Carnegie Mellon To Play Key Role in New Statewide Education Network
Carnegie Mellon University is expected to play a vital role in the development of a new statewide high-speed network that will reach every region of Pennsylvania, connecting colleges, universities, K-12 schools, libraries, health care and public safety organizations, and businesses.
U.S. Secretary of Commerce Gary Locke, Pennsylvania Governor Ed Rendell and Congressman Mike Doyle recently announced the creation of the new Pennsylvania Research and Education Network (PennREN) during a press briefing at Carnegie Mellon, a PennREN founding member. The three government officials also announced a large-scale effort to bring high-speed, affordable Internet access to unserved and underserved rural areas in Pennsylvania. The PennREN and Internet access initiative will be funded by nearly $130 million in grants — $99.6 million in federal stimulus funding as part of the Obama administration's 2009 American Recovery and Reinvestment Act and $29 million in private funds.
"PennREN represents an historic opportunity for the Commonwealth of Pennsylvania and its citizens to recognize the benefits of high-speed broadband networks," said Carnegie Mellon President Jared L. Cohon. "The collaboration will connect urban centers and underserved areas across the state, enabling distance learning, telemedicine and a host of new applications not otherwise possible. In addition, we hope the network will facilitate more opportunities for Carnegie Mellon to partner with other Pennsylvania education institutions connected by PennREN, including community colleges and K-12 schools, to improve the quality of education in Pennsylvania."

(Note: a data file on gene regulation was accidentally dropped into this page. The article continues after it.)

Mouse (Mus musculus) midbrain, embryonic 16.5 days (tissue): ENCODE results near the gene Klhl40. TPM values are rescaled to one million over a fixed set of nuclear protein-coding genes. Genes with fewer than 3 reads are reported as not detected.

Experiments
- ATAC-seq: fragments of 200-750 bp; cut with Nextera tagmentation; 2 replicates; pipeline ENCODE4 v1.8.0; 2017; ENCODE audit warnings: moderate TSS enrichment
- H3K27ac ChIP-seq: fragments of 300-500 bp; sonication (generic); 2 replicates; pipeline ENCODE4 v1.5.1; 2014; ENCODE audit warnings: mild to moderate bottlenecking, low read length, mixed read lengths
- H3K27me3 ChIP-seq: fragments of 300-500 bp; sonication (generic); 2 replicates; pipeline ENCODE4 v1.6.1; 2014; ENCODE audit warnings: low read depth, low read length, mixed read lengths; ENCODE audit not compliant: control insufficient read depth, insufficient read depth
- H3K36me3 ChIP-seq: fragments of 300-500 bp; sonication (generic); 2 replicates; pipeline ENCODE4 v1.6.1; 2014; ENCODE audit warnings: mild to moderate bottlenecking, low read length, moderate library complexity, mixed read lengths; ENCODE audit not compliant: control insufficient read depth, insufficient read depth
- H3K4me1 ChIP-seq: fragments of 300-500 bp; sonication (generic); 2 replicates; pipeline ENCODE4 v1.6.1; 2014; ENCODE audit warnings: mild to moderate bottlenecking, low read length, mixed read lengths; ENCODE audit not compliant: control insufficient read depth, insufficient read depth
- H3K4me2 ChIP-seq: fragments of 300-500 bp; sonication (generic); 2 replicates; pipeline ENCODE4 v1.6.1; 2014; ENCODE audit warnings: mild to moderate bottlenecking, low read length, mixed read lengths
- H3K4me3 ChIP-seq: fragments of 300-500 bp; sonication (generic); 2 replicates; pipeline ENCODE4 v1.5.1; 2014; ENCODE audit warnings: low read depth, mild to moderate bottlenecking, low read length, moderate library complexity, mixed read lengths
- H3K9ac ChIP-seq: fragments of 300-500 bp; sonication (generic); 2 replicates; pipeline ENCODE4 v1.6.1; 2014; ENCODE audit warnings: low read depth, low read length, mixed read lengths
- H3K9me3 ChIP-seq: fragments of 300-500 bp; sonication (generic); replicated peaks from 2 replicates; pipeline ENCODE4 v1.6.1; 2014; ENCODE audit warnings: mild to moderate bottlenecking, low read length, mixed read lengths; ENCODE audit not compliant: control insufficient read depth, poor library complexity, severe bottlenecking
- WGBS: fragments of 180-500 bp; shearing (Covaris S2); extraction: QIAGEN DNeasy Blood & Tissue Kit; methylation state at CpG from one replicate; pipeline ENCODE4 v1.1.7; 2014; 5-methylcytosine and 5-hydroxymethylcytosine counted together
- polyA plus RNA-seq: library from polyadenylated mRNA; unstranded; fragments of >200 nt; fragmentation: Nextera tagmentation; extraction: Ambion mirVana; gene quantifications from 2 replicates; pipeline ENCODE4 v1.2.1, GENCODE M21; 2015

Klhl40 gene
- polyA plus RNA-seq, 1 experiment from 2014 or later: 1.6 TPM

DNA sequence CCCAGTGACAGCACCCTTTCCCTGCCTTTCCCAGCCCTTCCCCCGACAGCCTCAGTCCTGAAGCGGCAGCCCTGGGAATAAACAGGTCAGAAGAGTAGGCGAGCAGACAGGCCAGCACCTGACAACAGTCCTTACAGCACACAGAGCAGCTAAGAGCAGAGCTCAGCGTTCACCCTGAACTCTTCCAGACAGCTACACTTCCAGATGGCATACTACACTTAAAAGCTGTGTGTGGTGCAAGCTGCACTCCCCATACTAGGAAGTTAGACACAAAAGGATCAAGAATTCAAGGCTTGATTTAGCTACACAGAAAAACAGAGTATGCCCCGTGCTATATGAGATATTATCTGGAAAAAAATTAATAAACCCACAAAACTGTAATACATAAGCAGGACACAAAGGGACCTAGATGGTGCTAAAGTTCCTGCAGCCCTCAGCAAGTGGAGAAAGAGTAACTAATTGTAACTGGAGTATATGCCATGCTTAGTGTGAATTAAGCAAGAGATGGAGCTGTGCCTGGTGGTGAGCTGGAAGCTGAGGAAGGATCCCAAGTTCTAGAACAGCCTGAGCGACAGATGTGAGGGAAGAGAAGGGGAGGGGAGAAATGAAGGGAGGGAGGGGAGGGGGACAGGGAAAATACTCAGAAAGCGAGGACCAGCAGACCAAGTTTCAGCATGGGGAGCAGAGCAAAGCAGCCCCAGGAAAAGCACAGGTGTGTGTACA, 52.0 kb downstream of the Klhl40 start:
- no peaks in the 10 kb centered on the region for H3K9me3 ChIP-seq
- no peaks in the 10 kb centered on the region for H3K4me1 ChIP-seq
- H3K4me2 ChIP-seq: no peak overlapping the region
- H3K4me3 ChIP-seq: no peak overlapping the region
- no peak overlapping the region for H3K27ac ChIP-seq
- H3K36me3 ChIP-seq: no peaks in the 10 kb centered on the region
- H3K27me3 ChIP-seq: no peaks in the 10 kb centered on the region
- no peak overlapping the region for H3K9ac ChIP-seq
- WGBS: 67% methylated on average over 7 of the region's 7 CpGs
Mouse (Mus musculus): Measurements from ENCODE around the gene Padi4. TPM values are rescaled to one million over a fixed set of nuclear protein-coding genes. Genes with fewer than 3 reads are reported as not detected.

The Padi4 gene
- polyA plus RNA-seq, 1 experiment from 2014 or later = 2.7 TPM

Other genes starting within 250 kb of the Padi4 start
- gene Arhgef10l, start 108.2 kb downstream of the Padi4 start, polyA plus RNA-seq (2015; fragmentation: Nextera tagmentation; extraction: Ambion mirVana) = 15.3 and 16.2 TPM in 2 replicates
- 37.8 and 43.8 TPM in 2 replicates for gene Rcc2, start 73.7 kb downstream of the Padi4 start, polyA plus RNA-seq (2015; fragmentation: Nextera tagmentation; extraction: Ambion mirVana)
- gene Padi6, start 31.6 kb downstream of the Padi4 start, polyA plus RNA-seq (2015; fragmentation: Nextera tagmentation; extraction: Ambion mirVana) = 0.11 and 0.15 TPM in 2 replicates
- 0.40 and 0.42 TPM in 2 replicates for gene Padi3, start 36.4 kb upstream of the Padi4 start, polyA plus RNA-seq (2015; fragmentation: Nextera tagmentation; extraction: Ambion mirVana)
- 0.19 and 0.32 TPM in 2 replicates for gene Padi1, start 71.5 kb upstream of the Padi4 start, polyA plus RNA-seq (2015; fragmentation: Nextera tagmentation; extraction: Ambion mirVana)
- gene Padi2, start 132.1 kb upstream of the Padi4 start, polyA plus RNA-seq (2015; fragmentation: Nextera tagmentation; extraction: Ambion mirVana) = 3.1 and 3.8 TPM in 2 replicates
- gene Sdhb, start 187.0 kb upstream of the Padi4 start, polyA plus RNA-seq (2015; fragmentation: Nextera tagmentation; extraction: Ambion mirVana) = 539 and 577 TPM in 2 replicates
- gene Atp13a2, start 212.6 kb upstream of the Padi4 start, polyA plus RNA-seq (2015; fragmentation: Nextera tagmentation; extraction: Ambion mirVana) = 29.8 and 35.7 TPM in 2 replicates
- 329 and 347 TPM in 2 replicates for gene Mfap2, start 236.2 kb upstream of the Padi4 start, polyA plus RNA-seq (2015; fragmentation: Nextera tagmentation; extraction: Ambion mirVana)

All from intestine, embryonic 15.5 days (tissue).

"Carnegie Mellon's expertise is critical," Doyle said. "Carnegie Mellon will be coming up with the ideas and programs for distance learning on the Internet that will help K-12 students as well as students in higher education."
PennREN will provide access and services to institutions that will potentially serve more than 5 million individuals in more than 2 million households and 200,000 businesses.
The federal stimulus funds were awarded to the Keystone Initiative for Network-Based Education and Research (KINBER), a coalition of Pennsylvania colleges and universities, research and health care organizations, and economic development entities. Joel Smith, chief information officer and vice provost for Computing Services at Carnegie Mellon, is a member of the KINBER board of directors.
Founding KINBER members are the Association for Independent Colleges and Universities of Pennsylvania; Bucknell University; Carnegie Mellon; Drexel University; EINetworks, a collaboration of the Allegheny Library Association and the Carnegie Library of Pittsburgh; the Hospital & Healthsystem Association of Pennsylvania; Lehigh University; the Mid-Atlantic Gigapop for Internet2 (MAGPI) at the University of Pennsylvania; the Pennsylvania Commission for Community Colleges; the Pennsylvania State System of Higher Education; the Pennsylvania State University; the Three Rivers Optical Exchange (3ROX) at the Pittsburgh Supercomputing Center; the University of Pennsylvania; the University of Pittsburgh; and the University of Pittsburgh Medical Center.
Pictured above is Congressman Mike Doyle, Pennsylvania Governor Ed Rendell and U.S. Secretary of Commerce Gary Locke.